2. It’s all small stuff.

The truth of the matter, however, is that when it comes to screenwriting, that message couldn’t be further from the truth. While the devil may be in the details, your script lives or dies in its broad strokes.

Prom Date

Here’s a quick metaphor to illustrate what I’m trying to say…

STUDENT

Is my prom date’s dress hot or what?

CONCERNED FRIEND

I guess. But dude, your date is a chimp.

STUDENT

Okay now you’re just being rude.

CONCERNED FRIEND

No, I mean your date is literally a chimpanzee. Does your dad work for the circus or something?

STUDENT

The zoo.

CONCERNED FRIEND

Ah.

Awkward silence.

STUDENT

Smokin’ hot dress though, right?

It doesn’t matter how hot your scenes are, if your script is a chimp!

5 Things

Here are five BIG things you should sweat over, long before worrying about things like correct formatting, clever descriptions or upping the tension in a particular scene:

Concept

Concept is probably the most important aspect of your script. If you have a fantastic one, readers/producers will be more likely to forgive minor problems.

When you tell people about your concept, do they ooh and ahh? Do their eyes light up? If it’s a comedy, do they smile or laugh? Do they immediately connect with the material. Make sure you have a winning concept before you start writing your screenplay.

True story. I once had a woman pitch me the following sole movie concept: “It’s about a black Hollywood producer who has a small dick.” FAIL!

Character Motivations

By the time a reader reaches the second act of your script, he/she should be able to answer at least two fundamental questions. The first one is: “What does the protagonist want?” Make sure the answer to this question is clear and primal.

“My protagonist is just kinda going with the flow at this stage of the script.” FAIL!

Rooting Interest for Your Main Character

The second question a reader should be able to answer by the start of the second act is: “What do I want for the protagonist?” Depending on your story, this may, or may not, be the same thing as what the protagonist wants. But either way, at this stage, the reader should be rooting for your main character(s).

Moreover the reader should have an implicit understanding of where the story is going, and care about that direction.

READER: “I hate the protagonist, so I don’t care if he finds his lost doughnut… not that I would have been at all interested in that anyway.” FAIL!

Overarching Story

Have you provided a solid structure and an engaging plot?

Do cool or powerful things happen in your story? Have you fulfilled the promise of the premise? Have you executed a story that maximizes the potential of the concept? Thrilled the audience? Shown them something they’ve never seen before, or in a way they’ve never seen it?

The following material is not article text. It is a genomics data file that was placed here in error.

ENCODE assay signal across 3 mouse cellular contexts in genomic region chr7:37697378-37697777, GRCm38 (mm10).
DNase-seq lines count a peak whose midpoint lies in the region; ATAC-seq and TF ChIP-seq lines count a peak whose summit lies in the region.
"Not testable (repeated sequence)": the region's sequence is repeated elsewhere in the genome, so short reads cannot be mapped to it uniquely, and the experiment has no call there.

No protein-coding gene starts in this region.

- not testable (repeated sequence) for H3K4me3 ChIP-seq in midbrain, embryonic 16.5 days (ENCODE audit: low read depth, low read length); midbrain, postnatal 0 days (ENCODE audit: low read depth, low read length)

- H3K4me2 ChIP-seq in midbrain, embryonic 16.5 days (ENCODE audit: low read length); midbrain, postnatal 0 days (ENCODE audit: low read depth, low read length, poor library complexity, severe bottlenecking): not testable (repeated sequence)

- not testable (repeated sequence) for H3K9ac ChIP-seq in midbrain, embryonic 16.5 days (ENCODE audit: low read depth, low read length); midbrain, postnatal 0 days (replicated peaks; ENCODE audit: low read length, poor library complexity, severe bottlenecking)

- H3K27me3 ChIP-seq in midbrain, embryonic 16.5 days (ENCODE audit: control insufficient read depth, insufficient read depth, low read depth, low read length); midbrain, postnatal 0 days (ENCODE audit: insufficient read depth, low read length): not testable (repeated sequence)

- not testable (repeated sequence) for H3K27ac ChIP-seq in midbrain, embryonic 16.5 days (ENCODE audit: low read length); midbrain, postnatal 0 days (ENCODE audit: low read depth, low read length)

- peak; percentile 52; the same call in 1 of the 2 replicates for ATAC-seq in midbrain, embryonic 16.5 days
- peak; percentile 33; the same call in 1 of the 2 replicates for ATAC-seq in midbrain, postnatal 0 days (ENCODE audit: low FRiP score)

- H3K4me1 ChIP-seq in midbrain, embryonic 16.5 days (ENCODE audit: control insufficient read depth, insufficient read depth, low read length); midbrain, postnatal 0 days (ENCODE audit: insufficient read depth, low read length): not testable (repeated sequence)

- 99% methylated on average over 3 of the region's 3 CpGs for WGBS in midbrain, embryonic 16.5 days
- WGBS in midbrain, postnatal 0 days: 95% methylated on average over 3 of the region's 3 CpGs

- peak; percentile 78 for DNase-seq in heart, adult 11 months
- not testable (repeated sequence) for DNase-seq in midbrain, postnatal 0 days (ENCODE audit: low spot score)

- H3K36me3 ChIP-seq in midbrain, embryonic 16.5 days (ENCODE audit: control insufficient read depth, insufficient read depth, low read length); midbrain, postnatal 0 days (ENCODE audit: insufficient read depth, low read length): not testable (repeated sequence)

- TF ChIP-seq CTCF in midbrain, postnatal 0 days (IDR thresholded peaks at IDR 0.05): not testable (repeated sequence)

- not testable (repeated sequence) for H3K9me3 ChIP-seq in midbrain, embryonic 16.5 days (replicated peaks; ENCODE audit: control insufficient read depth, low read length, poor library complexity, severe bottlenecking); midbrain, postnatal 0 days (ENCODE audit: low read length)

“Yes, it’s a global apocalypse movie, but we learn what happens through first person accounts only. It takes place entirely in one interview room.” FAIL!

Theme

Is your movie about something? The movies that leave an impact on us are the ones that teach us something, or, at the very least, have something to say that will resonate with audiences. Something specific.

“The theme is danger.” FAIL!

***

Do you have all of these bases covered in your script? Or are you taking a chimp in a pretty dress to prom?

Any “big stuff” you would add to the list? Please post in the comments section.


Need someone to review your screenplay? Please take a look at my script services.

Guest Post at ScriptXRay Mar 10

Guest Post at ScriptXRayI’ve been a big fan of the web site ScriptXRay for a long time. So I was very excited by the opportunity to contribute today’s guest post for their site, on the subject of demystifying story structure.

Here’s an excerpt:

Hallowed or Hackneyed?

When it comes to mainstream Hollywood story structure, there tends to be two schools of thought.

1) Hallowed — “There is a mystical reason we humans respond to the same basic story told over and over again.”

2) Hackneyed — “Movies have become far too formulaic, with their clichéd heroes journeys and fill-in-the-blanks beat sheets.”

Both are slightly off.

Please read the rest of this article at ScriptXRay.com and let me know what you think!

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The Unconventional Brilliance of “Rocky” Jan 09

The Stuff of Legend

In this age of stock plots and by-the-numbers stories, I thought it would be nice to look back at Rocky [Amazon | IMDB] — a little spec script that broke the rules in 1976, became a box office sensation and won the Oscar for Best Picture.

The story behind the script itself is the stuff of Hollywood legend. An unknown screenwriter (and virtually unknown actor), Sylvester Stallone, writes a spec script so amazing that he is able to insist on starring in the movie’s title role.

The script itself, in addition to being nominated for Best Screenplay honors in 1977, is later hailed by the Writers Guild of America, West, as one of the 101 greatest screenplays of all time.

Thar Be Spoilers

If you’re young enough that you’ve never seen, or heard of (cringe), Rocky, then I suggest you stop reading now and simply go rent or buy the movie. While its sequels eventually became formulaic and over-the-top, the original Rocky is a masterpiece of low-budget filmmaking, that tugs at your heart-strings and gives you a unique character you can’t resist rooting for.